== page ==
[Skip to Content]
[Skip to Content Landing]
December 1960

Constrictive Pericarditis: Occurrence in a Child One Month Following Acute Pericarditis with Effusion

Author Affiliations

From the Division of Cardiology and the Department of Surgery of The Children's Hospital of Philadelphia, and the Departments of Pediatrics and Surgery, University of Pennsylvania School of Medicine.

Am J Dis Child. 1960;100(6):850-856. doi:10.1001/archpedi.1960.04020040852007

Constrictive pericarditis is an uncommon disease, particularly in childhood. Approximately 25 cases have been reported in children below 10 years, the youngest at 2½ years of age.1-12 In approximately twothirds of cases the etiologic agent or mechanism of pericardial constriction is unknown. The interval of time between the original insult to the pericardium and the onset of the constrictive process is rather variable and difficult to determine.2,9 Similarly, the interval of time between the onset of evidence of constriction and surgical therapy or death varies widely.10,13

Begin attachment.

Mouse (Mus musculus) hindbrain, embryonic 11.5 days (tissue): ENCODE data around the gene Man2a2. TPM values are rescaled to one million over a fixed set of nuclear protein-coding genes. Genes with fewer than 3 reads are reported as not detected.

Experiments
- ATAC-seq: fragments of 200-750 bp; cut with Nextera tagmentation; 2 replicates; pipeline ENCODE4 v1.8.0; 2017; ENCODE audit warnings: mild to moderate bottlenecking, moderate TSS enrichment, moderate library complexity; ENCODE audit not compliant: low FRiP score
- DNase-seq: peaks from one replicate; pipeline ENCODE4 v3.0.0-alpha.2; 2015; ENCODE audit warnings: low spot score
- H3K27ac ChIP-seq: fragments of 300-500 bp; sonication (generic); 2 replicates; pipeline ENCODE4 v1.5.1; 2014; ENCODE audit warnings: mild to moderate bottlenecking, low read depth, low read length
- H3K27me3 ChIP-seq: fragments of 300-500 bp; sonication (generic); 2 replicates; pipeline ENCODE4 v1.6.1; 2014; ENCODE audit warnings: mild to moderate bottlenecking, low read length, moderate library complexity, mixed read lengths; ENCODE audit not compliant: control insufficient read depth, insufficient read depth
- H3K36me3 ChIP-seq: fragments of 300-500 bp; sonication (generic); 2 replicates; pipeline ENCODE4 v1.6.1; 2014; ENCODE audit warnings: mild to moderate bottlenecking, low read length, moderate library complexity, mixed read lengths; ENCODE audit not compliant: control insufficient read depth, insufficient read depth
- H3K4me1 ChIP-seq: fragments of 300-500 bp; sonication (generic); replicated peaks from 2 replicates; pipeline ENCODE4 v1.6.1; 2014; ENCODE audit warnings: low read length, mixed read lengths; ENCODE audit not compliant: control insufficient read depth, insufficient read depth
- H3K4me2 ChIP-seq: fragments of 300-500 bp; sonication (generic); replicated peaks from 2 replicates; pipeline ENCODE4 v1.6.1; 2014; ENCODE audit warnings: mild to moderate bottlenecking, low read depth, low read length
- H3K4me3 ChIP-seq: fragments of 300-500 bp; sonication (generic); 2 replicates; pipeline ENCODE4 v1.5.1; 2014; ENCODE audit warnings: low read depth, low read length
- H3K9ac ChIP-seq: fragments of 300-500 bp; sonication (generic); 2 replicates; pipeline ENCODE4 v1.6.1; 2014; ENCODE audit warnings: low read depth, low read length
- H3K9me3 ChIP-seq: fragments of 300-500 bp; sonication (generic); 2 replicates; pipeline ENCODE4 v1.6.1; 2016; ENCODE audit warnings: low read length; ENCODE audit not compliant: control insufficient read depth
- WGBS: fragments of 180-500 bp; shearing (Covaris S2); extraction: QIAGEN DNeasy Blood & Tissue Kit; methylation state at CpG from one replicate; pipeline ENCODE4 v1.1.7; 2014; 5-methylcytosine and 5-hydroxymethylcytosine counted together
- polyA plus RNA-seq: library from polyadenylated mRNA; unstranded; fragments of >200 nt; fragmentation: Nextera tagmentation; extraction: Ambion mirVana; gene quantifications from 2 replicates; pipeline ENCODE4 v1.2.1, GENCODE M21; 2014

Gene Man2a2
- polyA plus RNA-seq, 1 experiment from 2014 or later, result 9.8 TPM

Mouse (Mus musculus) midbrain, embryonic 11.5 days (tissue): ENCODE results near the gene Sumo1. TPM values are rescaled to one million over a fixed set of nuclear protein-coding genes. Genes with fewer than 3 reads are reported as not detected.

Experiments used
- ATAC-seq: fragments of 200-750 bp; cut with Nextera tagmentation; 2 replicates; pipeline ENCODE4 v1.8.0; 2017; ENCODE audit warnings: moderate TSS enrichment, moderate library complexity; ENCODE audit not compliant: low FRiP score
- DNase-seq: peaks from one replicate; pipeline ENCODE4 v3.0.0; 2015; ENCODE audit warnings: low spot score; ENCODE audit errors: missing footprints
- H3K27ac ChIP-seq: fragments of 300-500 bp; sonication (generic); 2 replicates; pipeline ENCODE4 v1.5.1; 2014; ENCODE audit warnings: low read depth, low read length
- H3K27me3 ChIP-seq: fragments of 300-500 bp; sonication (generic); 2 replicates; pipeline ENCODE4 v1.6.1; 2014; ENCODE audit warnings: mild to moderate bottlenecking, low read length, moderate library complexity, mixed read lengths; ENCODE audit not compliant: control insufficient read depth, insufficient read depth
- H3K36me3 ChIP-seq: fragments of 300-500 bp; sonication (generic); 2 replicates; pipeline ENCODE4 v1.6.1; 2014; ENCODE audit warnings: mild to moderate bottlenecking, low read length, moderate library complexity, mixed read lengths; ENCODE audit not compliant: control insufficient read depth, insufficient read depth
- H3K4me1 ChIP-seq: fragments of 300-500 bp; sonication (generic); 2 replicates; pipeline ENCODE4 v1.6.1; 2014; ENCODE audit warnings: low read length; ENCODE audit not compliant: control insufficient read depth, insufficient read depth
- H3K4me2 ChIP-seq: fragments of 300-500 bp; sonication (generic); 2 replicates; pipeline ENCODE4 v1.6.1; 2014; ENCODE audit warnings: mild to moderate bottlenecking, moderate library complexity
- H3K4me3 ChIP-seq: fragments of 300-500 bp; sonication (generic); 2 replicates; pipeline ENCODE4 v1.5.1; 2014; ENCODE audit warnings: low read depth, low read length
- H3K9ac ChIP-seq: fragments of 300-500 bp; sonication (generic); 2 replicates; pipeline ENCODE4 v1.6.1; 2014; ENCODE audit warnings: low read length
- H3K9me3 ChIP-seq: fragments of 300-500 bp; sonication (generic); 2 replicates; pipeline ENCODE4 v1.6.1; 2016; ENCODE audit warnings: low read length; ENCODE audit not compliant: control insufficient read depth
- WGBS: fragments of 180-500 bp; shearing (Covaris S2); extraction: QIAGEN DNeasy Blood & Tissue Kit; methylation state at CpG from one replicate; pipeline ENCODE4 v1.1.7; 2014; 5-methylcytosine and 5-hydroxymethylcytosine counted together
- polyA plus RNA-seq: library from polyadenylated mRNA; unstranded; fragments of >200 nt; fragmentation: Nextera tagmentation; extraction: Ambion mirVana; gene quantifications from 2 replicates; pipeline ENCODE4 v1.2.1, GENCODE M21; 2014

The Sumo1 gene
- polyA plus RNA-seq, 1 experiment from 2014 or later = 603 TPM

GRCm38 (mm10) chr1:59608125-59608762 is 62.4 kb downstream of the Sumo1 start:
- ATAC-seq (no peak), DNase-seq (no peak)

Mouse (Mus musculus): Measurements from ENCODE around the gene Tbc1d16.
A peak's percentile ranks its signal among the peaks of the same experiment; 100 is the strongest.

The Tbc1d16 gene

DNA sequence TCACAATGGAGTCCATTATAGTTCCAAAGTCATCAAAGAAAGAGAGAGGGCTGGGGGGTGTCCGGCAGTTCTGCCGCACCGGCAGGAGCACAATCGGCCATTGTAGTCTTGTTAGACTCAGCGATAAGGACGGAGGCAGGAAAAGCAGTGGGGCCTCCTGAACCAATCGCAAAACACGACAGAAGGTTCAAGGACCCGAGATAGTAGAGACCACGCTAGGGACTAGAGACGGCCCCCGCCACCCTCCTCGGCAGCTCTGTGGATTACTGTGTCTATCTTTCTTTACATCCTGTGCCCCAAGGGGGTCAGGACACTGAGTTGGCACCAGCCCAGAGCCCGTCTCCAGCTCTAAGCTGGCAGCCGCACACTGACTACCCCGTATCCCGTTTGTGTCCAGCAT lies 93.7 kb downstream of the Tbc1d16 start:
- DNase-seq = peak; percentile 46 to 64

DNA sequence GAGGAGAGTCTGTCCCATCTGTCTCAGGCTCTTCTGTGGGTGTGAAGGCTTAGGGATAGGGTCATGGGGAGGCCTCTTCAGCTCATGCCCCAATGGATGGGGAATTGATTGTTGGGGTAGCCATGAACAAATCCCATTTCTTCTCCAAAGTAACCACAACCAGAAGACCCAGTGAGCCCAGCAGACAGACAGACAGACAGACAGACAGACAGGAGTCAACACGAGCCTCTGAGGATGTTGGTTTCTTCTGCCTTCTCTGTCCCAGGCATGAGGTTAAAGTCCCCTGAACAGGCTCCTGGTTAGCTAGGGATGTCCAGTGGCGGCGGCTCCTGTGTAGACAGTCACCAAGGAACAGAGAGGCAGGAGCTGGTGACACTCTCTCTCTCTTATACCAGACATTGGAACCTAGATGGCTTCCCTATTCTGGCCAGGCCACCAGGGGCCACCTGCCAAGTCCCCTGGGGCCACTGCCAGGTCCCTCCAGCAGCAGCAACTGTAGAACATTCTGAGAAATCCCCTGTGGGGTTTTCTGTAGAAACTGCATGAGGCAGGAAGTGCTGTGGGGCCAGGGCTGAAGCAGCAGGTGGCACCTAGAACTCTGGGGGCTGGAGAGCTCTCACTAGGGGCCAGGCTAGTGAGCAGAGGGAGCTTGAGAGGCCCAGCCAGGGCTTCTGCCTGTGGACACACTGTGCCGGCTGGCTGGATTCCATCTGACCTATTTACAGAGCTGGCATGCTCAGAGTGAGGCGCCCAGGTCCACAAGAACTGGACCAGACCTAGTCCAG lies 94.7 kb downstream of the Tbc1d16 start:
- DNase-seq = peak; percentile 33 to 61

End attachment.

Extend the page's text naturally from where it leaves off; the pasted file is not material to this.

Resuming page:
It is the purpose of this report to describe a 7-year-old Negro boy who developed severe constrictive pericarditis within 30 days following an episode of acute pericarditis with effusion. Surgical relief was accomplished 13 days later. The rapid conversion of acute pericarditis with effusion to constrictive pericarditis is unusual.

Report of a Case  A 7-year-old Negro boy was admitted to the